I’ve been running since I quit drinking. Well, thereabouts anyway. The whole being thinner thing is great, but it’s really the endorphin fix that keeps me doing it. Nope, never had a “runner’s high.” But I’m nice and chill for hours after a brisk six miler.


When I started, the biggest hurdle was enduring the pain. Cardio hurts. I thought it would always hurt. To my surprise though, somewhere around the fourth month, I realized I wasn’t going to die. I actually started to like my long communes with the outdoors. I got over that, too. Boredom set in.

I could handle the physical strain of the workout just fine; it was the psychological drudgery that became an issue.

I’d always liked listening to audiobooks on road trips. Before I started running, I walked. When I didn’t have an audiobook going in my headphones on those little hikes, I would bring a paperback along and read it en route. I probably looked like a complete weirdo. One woman told me she and her husband called me “the student.”

Needless to say tapes and CDs were cumbersome. The traditional audiobook delivery system wasn’t working. And changing out discs every 30 minutes gets real old real fast. Cut to my next birthday, when my wife (then fiance) bought me an iPod. All of a sudden, I had hours upon hours of audio gold in a little device the size of my wallet. But cost became an issue; 19 solid hours of audio doesn’t come cheap on iTunes. Of course I could rent audiobooks on CD at the library and convert them to MP3s. But that was kind of a hassle, and I’m not made of time either. Voila, I discovered the podcast. Similar narrative fix, for free, and tons of fresh content. Now, I just had to find some that adhered to my workout regimen.

NPR was a forerunner in the podcast game, as their shows came out with regularity, and the download format provided solid metrics to provide sponsors. It was probably This American Life that got the ball rolling. The show was engaging, and each episode was about an hour long, perfect for a decent run. I quickly went through the back catalog and found myself hungry for more. Eight years and counting, here’s what has sustained me, 30 plus miles a week, 300 or so days a year, ever since:

  • The Adam Carolla Show — Refreshingly crass, and surprisingly insightful, this gem has been in my playlist since it debuted at No. 1 three years ago on iTunes. He can get a little repetitive, but he’s reliable. Always entertaining, and always a solid hour and a half.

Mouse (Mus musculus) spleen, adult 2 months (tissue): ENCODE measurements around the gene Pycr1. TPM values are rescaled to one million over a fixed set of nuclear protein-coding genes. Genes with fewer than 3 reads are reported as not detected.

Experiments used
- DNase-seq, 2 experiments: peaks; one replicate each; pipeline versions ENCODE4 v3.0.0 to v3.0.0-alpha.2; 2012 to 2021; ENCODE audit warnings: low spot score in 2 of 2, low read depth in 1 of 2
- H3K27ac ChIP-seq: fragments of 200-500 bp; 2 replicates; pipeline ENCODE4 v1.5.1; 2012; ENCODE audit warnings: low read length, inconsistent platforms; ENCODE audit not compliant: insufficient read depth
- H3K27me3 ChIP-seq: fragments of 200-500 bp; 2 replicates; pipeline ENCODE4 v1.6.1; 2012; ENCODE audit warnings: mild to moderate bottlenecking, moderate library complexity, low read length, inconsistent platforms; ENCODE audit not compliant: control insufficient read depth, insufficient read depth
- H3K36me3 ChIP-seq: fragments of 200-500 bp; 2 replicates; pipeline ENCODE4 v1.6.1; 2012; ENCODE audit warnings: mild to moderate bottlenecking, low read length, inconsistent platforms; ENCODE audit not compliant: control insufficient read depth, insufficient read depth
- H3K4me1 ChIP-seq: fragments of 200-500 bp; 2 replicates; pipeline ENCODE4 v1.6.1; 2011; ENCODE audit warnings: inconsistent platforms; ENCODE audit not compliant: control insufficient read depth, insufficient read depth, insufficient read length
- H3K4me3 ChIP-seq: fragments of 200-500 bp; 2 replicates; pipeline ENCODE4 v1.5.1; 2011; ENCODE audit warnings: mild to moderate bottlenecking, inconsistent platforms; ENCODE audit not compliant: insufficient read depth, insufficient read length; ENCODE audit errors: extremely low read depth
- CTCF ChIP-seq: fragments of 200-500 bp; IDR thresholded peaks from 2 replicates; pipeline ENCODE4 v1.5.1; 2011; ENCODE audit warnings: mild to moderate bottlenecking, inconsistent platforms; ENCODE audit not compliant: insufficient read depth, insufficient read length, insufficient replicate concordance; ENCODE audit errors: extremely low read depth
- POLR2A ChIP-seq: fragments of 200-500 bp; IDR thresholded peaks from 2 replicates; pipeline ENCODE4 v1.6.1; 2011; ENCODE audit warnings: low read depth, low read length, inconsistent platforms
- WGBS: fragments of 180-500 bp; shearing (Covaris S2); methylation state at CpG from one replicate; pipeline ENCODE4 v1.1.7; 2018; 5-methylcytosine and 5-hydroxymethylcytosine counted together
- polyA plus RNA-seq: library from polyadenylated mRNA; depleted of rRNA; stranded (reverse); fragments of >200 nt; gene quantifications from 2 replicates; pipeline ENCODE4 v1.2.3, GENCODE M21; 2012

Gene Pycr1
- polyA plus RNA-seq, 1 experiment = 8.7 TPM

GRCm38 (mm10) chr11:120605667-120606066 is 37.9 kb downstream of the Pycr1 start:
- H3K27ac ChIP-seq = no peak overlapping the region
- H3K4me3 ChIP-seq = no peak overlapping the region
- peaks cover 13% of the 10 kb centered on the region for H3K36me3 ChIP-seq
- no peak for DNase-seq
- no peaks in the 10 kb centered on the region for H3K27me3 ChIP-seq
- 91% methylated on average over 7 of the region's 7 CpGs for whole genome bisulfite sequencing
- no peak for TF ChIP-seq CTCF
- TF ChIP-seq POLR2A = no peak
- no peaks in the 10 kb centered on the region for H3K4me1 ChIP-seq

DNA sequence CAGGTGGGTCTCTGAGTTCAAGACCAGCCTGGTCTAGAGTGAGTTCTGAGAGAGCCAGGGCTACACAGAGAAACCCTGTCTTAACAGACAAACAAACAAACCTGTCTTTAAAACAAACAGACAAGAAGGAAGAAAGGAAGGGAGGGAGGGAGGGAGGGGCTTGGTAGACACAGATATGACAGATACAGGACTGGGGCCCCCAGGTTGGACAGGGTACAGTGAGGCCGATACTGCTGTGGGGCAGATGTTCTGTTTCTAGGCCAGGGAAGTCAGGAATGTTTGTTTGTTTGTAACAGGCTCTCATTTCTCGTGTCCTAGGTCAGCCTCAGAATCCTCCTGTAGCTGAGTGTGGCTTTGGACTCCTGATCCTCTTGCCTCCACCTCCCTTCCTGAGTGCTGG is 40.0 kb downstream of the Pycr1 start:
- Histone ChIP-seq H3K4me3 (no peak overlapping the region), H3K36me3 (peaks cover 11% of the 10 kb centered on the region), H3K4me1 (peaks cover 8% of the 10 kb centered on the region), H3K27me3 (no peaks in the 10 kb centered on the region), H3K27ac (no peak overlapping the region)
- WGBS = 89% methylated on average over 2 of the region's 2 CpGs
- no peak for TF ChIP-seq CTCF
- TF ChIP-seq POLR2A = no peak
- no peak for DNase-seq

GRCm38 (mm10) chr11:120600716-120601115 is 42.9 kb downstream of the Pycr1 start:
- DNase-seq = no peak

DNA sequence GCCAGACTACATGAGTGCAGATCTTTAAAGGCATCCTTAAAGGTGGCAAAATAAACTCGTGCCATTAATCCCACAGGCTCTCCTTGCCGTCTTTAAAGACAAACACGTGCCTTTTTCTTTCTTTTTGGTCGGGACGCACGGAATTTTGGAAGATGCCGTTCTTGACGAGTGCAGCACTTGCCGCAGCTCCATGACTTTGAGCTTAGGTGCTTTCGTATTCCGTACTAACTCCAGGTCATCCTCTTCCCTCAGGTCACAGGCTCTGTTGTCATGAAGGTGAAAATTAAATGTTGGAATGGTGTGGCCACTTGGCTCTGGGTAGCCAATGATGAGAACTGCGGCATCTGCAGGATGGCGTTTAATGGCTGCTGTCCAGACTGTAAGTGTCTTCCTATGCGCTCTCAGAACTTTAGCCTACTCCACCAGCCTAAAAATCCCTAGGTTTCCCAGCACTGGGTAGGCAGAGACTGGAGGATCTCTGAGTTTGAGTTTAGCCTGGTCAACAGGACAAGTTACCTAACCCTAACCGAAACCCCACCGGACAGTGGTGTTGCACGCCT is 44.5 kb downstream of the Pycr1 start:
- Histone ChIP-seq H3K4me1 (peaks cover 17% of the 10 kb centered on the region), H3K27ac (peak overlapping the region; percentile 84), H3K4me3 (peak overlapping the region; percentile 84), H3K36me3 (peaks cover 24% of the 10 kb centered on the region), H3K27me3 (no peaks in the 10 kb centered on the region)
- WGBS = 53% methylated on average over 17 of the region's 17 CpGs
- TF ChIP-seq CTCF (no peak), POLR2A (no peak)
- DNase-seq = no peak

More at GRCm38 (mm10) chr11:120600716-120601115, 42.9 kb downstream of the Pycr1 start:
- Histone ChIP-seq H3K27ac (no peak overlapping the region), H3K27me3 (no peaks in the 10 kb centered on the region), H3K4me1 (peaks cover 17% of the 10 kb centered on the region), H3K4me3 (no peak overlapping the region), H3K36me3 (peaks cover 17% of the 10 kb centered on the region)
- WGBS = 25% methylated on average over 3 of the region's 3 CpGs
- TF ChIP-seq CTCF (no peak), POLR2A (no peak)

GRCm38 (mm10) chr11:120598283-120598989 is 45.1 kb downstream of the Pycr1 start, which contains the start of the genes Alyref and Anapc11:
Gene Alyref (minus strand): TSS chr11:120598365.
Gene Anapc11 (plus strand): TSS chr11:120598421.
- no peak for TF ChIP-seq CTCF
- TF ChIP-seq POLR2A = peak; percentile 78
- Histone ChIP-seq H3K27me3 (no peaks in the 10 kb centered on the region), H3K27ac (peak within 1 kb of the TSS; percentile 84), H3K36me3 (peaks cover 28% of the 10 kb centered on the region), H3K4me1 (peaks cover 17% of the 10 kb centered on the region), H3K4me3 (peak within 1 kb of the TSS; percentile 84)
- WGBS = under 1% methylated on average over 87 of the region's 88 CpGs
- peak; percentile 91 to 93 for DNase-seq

• WTF with Marc Maron — This is only number two on my list because Maron only puts out two episodes a week. But that’s fine. I’m thankful for these revealing, intimate long-form interviews with comedians, and other entertainers who, until booking an hour in Maron’s now famous garage, may’ve not been able to tell their stories.
  • The Nerdist — Great guests, and super funny hosts. This salute to all things nerd has some great publicists/bookers. Both Will Ferrel and Tom Hanks have given host and creator, Chris Hardwick an hour of their time, a claim few if any other podcasts can boast. And co-hosts Matt Myra and Jonah Ray are hilarious.
  • Doug Loves Movies — In all honesty, it’s been a while since I listened to this once awesome podcast where in  marijuana advocate Doug Benson stumbled through an hour onstage with his funny celebrity friends. It’s just lost its pizazz since leaving the now defunct UCB theater in Hollywood. But we’ll always have the back catalog.
  • Mohr Stories — This one has only recently become a go-to. I was surprised to find Mohr’s heart-to-hearts, also taking place in his garage, were not only funny, they made me think. Mohr is much smarter than I gave him credit. Worth a run definitely.

A little sidenote: I didn’t include podcasts streaming less than two episodes a week. Had I, The Film Vault and This American Life would’ve certainly been mentioned.